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Leadership and Activism, Learning at its Best

Budgets have two sides: Revenue and Expense

This is a repost from our Homeschooling Blog:Homegrown on Siskiwit 

Background: For the past two years, parents from a homeschool group in Cornucopia, Wisconsin, have been working on getting our local school district to approve a charter school. It is a parent driven initiative and we have all volunteered our time with no desire ever to be compensated. Our sole purpose was to provide an alternative choice for parents and kids, but along the way we learned so much more.  We learned that existing systems are resistant to change even if not changing may cause the system to collapse.

Tonight our concept of a charter school fell on deaf ears to a resounding vote of no by all board members of the South Shore School District. Instead they voted yes on the implementation of an online learning program because this year 13 of their own students decided to open enroll out of the district choosing online learning programs elsewhere.

The problem with this implementation of online learning in a small rural district is that they are trying to become the middleman in a field full of gigantic providers that already have a large portion of the market share. Online learning is not going to save this district from closing. They are too late in getting into game. Why would you re-create what already exists? Parents don’t need the South Shore to enroll in online programs; there are plenty of other providers in WI who have much more experience delivering that kind of programming (See Wisconsin Virtual Learning).

Quaking Aspen Field School’s concept was fresh and innovative unlike the delivery of content/worksheets through the Internet. Its concept incorporates the solid foundation in research-based theories that promote 21st century learning and human development concepts in motivation.

Added to the equation was the ability of Quaking Aspen Field School to thrive on 10K per kid. The current cost to educate a kid on the South Shore is 17K (See Blog Post:

This brings us to the title of my post. Budgets have two sides. On one side of the equation is revenue, the other is expense. Currently South School spent 200K more that it took in this year. If the levy doesn’t pass I have been told that amount will exceed 400k next year. Adding insult to injury, 13 more students decided to leave the school district next year for something different. Which means more revenue loss. If I was an ER doctor; diagnosis of South Shore: Volume shock through hemorrhaging and they can’t stop the bleeding. When a patient goes into volume shock (loss of fluid) one answer is to pump more blood into the body. Raise money through a levy. This is a perfectly good solution if you stop any further blood loss i.e. plug the holes. Yet South Shore is unable to find the holes in their programming because they are so focused on the wrong side of the equation.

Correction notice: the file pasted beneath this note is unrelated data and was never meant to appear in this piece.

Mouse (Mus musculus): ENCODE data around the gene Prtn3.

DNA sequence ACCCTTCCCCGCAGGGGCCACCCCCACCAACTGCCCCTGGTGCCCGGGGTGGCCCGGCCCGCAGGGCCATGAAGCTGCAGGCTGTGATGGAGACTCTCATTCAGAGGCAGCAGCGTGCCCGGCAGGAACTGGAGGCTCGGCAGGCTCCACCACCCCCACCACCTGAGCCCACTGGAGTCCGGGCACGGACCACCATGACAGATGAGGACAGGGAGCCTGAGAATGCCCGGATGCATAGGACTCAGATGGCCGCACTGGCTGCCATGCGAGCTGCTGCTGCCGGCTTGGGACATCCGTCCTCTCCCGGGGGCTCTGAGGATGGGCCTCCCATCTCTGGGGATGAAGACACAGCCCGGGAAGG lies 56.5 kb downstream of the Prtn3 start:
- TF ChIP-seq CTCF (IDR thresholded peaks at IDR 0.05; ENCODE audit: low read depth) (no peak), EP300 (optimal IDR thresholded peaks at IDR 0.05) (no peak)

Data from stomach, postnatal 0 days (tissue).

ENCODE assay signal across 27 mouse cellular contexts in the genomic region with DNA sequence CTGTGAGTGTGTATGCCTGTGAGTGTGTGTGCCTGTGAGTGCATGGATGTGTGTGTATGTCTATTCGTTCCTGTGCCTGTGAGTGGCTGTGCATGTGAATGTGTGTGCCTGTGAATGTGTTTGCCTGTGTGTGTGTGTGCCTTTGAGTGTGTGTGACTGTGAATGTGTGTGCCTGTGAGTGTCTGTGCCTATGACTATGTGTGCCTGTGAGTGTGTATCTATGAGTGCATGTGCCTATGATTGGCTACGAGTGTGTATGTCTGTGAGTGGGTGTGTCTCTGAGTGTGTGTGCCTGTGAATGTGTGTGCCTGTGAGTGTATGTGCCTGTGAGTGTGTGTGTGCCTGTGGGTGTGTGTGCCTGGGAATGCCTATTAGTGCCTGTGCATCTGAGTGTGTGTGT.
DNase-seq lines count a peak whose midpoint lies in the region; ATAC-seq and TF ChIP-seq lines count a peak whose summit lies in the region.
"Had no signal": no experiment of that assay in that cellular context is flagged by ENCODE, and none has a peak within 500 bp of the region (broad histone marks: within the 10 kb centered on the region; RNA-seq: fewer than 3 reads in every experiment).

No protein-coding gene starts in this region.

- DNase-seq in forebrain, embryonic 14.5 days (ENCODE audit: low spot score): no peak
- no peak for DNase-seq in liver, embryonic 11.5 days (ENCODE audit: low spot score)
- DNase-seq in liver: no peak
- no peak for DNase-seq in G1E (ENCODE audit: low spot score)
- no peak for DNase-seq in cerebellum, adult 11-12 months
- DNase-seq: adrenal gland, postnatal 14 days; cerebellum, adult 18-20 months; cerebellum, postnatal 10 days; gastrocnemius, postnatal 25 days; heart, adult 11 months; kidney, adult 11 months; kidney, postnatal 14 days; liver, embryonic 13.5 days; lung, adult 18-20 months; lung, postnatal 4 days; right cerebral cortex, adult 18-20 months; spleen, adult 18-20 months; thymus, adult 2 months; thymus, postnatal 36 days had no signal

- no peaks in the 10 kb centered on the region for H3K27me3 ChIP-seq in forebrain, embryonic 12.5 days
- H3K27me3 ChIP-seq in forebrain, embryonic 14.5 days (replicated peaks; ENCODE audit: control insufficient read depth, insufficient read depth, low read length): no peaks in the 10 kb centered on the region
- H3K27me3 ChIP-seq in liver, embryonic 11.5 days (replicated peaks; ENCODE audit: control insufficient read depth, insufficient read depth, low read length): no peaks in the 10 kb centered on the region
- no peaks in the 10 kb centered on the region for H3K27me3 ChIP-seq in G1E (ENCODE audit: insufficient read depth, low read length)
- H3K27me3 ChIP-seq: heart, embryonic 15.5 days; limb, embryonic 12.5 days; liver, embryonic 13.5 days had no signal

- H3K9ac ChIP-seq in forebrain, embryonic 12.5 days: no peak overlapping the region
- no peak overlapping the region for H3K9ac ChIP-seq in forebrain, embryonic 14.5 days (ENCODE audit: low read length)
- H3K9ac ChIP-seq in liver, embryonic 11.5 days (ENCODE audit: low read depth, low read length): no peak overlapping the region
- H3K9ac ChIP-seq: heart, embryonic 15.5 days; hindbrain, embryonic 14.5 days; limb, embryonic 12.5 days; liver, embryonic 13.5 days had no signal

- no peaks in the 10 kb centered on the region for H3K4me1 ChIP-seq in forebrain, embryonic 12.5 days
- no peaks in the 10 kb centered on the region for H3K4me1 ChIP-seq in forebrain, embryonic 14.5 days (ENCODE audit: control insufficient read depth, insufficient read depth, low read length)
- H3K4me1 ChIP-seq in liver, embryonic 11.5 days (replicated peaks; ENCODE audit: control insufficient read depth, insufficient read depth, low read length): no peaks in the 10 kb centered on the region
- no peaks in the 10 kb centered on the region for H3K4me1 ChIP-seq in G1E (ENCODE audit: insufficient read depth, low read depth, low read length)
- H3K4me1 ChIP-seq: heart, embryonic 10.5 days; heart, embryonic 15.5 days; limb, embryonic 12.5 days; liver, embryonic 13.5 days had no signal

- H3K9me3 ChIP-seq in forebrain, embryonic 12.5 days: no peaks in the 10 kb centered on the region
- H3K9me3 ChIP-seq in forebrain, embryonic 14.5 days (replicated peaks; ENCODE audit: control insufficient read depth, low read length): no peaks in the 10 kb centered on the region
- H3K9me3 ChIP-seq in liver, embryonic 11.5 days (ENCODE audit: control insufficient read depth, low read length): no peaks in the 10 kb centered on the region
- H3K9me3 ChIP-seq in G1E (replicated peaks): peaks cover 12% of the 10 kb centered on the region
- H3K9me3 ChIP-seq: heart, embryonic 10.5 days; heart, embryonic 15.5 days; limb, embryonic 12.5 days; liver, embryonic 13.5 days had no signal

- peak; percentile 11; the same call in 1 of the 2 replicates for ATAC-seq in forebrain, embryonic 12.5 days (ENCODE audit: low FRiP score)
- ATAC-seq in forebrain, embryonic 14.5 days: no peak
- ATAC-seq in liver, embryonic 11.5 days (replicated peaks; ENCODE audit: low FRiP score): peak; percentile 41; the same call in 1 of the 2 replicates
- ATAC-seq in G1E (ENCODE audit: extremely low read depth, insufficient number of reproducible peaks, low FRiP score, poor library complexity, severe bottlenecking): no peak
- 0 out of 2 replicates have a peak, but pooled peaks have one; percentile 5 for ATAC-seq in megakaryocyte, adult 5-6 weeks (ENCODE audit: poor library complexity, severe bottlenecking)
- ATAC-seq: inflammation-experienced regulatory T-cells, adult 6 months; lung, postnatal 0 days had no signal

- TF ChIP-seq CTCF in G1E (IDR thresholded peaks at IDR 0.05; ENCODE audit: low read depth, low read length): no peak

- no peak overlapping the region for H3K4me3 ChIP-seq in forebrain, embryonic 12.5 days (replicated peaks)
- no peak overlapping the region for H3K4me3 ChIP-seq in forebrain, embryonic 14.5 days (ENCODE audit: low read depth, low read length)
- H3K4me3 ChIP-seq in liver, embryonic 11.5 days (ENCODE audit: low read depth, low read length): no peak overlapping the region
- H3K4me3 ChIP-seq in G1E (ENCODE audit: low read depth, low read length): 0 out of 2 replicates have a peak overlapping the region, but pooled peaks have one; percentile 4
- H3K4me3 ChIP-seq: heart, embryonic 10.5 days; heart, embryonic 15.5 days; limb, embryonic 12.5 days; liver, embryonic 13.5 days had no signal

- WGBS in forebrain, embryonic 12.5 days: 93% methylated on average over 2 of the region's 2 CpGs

Instead of finding a permanent fix to their problems they are focusing all of their efforts on pumping more money (blood) into a damaged system. Remember Revenue is supposed to equal Expenses. This will only stabilize the situation temporarily.

Another way of fixing the problem is to attract new people to the school – which will in turn raises enrollment and increases revenue. Still focusing on Revenue. To do that the school needs to develop programs that attract new consumers or bring back old ones (they lost 50 kids last year to open enrollment). Their solution is online learning, which is an uncertain cure. Yet this procedure is very attractive. The cost for implementation is 30% for delivery, with the school district being able to use the other 70% generated to keep the other patient (the current model of school) on life support. Can you say online learning = organ transplants for the day school?

What the South Shore School district has failed to look at is the other side of the budget: Expenses. South Shore refuses to look at changing the way school is delivered to off set the rising cost of education combined with the decreases in enrollment. They have told us that the school runs on a skeleton crew, I know that this is not the case. They have too many specialist doctors, and nurses providing care for too few students. They need General Practitioners, providing holistic care.

Quaking Aspen Field School was a proposal that would allow a 1:15 student to staff ratio, provide high technology, and give students 21st century skills on a budget of 10K a kid. How do I know this can work, because I run a school for the same amount in MN: Northwest Passage High School (NWPHS). Disclaimer: I have no intention of leaving. We have been running this school for 12 years and have won the finance award numerous times from the Minnesota Department of Education.

I know that change is difficult. My purpose is to provide an outside perspective to the desperate situation. Whether the school district approves the charter is not the issue. I see a body in shock. South Shore needs a comprehensive redesign to continue to function. Online learning is a band-aid, and in my opinion will not stop the bleeding. The way I see it, they are placing all their hopes in a levy that is unlikely to pass, and online learning, which they are too late to implement.

Sometimes the only way to save a body is by cutting off a limb. To delay jeopardizes its very life. Just like rural clinics don’t have every specialty, rural schools need to embrace the same concepts. Quaking Aspen Field School was that concept.


About Jamie Steckart

Currently the Head of Academic Affairs for the Qatar Leadership Academy. Passionate about experiential and project based learning.


2 thoughts on “Budgets have two sides: Revenue and Expense

  1. In response to James Steckart’s article “Budgets have two sides: revenue andexpenses.”